NEWCASTLE prospered by weeding the egos from their dressing room and the fringe players flourished. Getting sent off on the final day when QPR needed a point to guarantee safety was not the behaviour of a captain. Regularly quoting Adolf Hitler’s favourite philosopher (Freidrich Nietzsche) on Twitter made him feel like an intellectual, but his infantile rants on the social networking site made him look a prize pillock.
14. Think before you take to Twitter.
IT is a valuable tool to reconnect with fans but puts you in touch with all manner of morons. Black players in particular have been subjected to some hateful filth. Others, like Sunderland’s James McClean, have got into bother tweeting in the heat of the moment.
15. Liverpool did better without Steven Gerrard.
ACCORDING to the stats. Something for England manager Roy Hodgson to consider?
16. Three quality keepers is too many.
STEVE Bruce probably knew as much when he signed Kieren Westwood last summer, but injury-prone Craig Gordon could not be relied upon. Appeasing a third-choice with a record transfer fee is damn near impossible.
17. Jumping to conclusions is dangerous. Why do we fall for it?
THOSE who wanted Arsène Wenger sacked with Arsenal in the relegation zone, who wrote off David de Gea as useless, and Wigan Athletic as relegation certainties before Christmas looked pretty foolish. Even Andy Carroll and Fernando Torres began to look the part eventually.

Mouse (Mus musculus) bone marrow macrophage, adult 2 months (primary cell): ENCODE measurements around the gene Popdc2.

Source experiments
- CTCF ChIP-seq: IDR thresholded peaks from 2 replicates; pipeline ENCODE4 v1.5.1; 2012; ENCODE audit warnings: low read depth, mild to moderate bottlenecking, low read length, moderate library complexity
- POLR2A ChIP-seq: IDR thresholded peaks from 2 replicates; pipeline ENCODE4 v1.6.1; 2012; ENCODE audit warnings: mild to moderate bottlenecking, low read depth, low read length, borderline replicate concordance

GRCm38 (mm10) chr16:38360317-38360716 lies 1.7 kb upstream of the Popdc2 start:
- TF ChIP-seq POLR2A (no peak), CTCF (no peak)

18. The Premier League is not as good as it thinks it is...
FOR excitement, it lived up to its billing as “the best league in the world”. But the brutal dismantling of Manchester United by Athletic Bilbao – 10th in La Liga – showed it is lagging behind in terms of quality.
19. ... And a massive handicap to England.
JACK Wilshere, Scott Parker, Gary Cahill, Darren Bent, Danny Welbeck, Rio Ferdinand, Michael Dawson, Jack Rodwell, Tom Cleverly and Chris Smalling are either out of, or doubtful for, Euro 2012. It’s been a long season.
20. Football can be a force for good.
THE outpourings after the death of Gary Speed and the brush with it by Fabrice Muamba reminded us there are still reasons to be proud of the beautiful game.